In a radio address on Saturday, Maine Gov. Paul LePage targeted a proposed $96 million bond package, saying the state must address its 2013 budget before he accepts any proposal.

The bond package came out of the Appropriations and Financial Affairs Committee on Thursday and includes funding for transportation, water and sewer projects, research and development, and higher education.

The bond proposal will be sent to the full Legislature and then to the governor for his approval.

In his radio address, titled “The Truth about Bonds,” LePage did not say whether or not he would approve the debt package. He did warn that bonds are not the answer to Maine’s problems.

“A bond is a fancy word for borrowing money the state doesn’t have,” the Republican governor said on Saturday.

Maine must first consider structural changes to reduce out of control spending, LePage said. He also points to Maine’s debt owed to hospitals, which totals nearly half a billion dollars, saying the state must continue to reduce that debt before taking on more.

Senate Majority Leader Jon Courtnery, R-Sanford, said in a statement that he “applauds the fiscally responsible approach” taken by the committee to address Maine’s most pressing needs.

The bond proposal conforms to the state’s 5% rule, which provides that Maine’s debt service cannot exceed 5% of total general fund revenues. The package is 5.07% in fiscal 2014 and drops down to 4.17% in fiscal 2015.

Senate Appropriations Committee member Roger Katz, R-Augusta, said in a statement that the panel struck a reasonable balance between the state’s investment needs and its ability to afford more borrowing.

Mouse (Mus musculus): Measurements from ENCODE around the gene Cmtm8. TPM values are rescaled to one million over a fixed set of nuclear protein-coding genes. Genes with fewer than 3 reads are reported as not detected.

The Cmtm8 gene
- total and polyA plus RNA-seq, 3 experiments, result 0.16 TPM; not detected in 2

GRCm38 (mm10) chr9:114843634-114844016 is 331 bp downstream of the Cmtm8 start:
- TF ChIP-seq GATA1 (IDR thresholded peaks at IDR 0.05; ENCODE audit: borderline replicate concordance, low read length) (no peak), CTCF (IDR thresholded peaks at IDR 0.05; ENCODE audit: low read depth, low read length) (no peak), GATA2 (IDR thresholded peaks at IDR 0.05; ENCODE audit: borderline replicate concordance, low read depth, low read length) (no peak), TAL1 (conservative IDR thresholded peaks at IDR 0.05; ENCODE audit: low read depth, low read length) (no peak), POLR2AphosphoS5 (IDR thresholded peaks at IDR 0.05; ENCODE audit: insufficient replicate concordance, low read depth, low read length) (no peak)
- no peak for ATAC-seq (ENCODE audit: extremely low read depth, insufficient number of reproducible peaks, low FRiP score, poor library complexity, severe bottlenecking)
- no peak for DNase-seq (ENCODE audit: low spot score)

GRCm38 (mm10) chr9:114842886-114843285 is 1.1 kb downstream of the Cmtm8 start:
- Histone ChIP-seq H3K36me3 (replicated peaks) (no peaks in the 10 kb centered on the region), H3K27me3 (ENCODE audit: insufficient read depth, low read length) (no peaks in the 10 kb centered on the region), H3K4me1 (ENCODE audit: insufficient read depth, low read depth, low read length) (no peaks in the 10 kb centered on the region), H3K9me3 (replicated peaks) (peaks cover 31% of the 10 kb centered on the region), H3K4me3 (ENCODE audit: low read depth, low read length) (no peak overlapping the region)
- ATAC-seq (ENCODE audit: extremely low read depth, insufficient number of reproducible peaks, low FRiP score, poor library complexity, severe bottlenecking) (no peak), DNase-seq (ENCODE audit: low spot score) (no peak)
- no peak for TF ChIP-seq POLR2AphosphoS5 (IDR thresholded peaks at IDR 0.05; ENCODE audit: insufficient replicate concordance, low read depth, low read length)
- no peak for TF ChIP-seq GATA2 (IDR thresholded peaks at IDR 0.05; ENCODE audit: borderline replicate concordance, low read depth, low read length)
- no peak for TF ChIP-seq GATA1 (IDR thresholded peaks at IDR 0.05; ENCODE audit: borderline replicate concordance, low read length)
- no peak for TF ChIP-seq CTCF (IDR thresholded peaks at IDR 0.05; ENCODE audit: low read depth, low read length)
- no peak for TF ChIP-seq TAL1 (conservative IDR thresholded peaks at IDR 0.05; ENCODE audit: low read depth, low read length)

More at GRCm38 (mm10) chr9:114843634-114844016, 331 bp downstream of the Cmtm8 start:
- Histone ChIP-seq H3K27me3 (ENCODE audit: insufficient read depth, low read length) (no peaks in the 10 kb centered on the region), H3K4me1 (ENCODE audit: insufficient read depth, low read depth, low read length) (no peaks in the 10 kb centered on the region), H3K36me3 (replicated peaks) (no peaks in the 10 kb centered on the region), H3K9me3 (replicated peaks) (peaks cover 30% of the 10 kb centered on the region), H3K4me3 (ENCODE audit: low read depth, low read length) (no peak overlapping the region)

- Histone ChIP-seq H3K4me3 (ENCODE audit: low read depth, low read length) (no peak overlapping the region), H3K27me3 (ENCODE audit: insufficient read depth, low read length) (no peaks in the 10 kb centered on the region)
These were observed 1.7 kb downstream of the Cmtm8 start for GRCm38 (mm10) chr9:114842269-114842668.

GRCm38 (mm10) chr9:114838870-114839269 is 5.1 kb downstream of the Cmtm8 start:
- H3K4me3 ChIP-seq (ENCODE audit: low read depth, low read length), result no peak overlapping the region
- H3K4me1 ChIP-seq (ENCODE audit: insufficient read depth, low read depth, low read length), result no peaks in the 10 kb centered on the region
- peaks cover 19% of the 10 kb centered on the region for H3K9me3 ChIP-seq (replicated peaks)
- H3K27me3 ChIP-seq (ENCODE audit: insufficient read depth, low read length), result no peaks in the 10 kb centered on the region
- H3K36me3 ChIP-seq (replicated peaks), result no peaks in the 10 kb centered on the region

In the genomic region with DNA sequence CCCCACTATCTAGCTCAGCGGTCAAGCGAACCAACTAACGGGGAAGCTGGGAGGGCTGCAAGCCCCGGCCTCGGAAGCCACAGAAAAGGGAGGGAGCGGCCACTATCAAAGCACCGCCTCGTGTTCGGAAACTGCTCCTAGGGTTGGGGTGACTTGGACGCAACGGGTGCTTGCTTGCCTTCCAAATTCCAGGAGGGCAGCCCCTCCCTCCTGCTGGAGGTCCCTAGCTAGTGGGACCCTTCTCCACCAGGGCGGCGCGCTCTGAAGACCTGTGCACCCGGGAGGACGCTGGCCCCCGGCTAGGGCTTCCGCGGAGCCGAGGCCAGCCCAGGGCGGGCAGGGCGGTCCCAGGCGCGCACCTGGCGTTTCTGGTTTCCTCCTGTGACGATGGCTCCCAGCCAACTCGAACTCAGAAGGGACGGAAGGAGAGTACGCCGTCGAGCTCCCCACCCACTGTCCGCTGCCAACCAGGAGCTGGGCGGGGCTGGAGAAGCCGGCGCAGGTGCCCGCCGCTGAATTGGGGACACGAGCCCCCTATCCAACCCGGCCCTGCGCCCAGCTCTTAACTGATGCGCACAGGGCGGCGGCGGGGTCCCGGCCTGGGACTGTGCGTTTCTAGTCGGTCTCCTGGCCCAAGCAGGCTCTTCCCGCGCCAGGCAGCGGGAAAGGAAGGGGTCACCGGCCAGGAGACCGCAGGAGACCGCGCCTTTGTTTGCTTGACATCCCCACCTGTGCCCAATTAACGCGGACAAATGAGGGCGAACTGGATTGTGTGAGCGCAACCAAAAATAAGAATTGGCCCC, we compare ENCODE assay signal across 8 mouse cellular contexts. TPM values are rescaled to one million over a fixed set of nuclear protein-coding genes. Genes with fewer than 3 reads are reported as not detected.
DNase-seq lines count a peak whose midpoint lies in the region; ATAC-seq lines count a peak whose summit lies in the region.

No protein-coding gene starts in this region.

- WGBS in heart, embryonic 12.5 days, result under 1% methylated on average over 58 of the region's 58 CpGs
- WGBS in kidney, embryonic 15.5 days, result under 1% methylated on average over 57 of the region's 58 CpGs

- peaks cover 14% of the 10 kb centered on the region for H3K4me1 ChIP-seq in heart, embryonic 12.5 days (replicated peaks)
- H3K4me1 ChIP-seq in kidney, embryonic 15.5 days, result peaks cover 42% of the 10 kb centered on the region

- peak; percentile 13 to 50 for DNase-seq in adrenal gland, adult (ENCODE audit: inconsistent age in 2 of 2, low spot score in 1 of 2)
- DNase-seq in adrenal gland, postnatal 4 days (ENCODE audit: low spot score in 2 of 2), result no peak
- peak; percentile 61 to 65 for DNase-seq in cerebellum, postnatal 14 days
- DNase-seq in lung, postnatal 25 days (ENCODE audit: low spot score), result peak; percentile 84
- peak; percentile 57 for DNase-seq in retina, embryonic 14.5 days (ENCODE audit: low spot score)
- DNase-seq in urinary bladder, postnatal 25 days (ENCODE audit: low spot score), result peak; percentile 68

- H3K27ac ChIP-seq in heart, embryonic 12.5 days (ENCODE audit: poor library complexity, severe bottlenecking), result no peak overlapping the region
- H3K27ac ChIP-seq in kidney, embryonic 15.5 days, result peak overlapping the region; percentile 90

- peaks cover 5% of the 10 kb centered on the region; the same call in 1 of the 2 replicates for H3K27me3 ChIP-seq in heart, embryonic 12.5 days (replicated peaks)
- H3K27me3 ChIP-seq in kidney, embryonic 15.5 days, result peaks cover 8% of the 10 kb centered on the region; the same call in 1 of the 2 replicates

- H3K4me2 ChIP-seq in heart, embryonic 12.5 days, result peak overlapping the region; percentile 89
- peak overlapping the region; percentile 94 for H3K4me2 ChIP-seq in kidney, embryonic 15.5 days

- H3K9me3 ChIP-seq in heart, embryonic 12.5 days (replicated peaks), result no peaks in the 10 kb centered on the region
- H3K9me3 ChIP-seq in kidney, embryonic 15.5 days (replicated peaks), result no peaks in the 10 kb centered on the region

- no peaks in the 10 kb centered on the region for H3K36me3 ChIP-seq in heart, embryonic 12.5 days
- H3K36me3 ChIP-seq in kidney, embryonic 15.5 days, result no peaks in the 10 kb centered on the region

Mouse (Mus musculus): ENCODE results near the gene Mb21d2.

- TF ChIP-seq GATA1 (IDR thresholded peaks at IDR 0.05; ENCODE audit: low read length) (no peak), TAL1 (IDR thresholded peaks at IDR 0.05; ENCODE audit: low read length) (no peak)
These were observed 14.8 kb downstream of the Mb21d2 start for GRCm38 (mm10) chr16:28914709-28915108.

“These targeted bonds will hopefully give us the most job-creation bang for the buck,” he added.

LePage said that the jobs created by the bonds will only be temporary and there are other ways to invest in job creation.

“If we want good-paying careers we must invest in our job creators by reducing red tape, lowering taxes, and making structural change to energy, education and welfare. These are the long-term solutions that can help revive the American Dream for Mainers.”

He closed his address by encouraging legislators to “summon the courage to make the necessary changes to restore Maine’s fiscal health and do the right thing.”

A large chunk of the bond package — about $52 million — would fund transportation projects, with $36 million of that going toward highway and bridge improvements.

Around $20 million would go toward research and development, $7.9 million to water and sewage projects, and $5 million to the Land for Maine’s Future Program. Higher education institutions — including the Community College System, University of Maine and Maine Maritime Academy — would receive $11.3 million.

The proposal is unusual because the Legislature will vote on individual bond bills instead of, as in previous years, a single bond bill that contains all proposed bonds.

If approved by lawmakers and the governor, voters will see the separate bond bills on their ballots in November.

According to Maine’s state bond process, if voters authorize the bond proposals, Maine’s treasurer will issue bond anticipation notes to provide the stream of funding needed for each project. The treasurer will structure and issue bonds, usually in June, to repay the Bans and to consolidate the new debt into a single bond package.

Maine’s general obligation bonds are rated Aa2 with a stable outlook by Moody’s Investors Service, AA with a negative outlook by Standard & Poor’s, and AA-plus with a negative outlook by Fitch Ratings.

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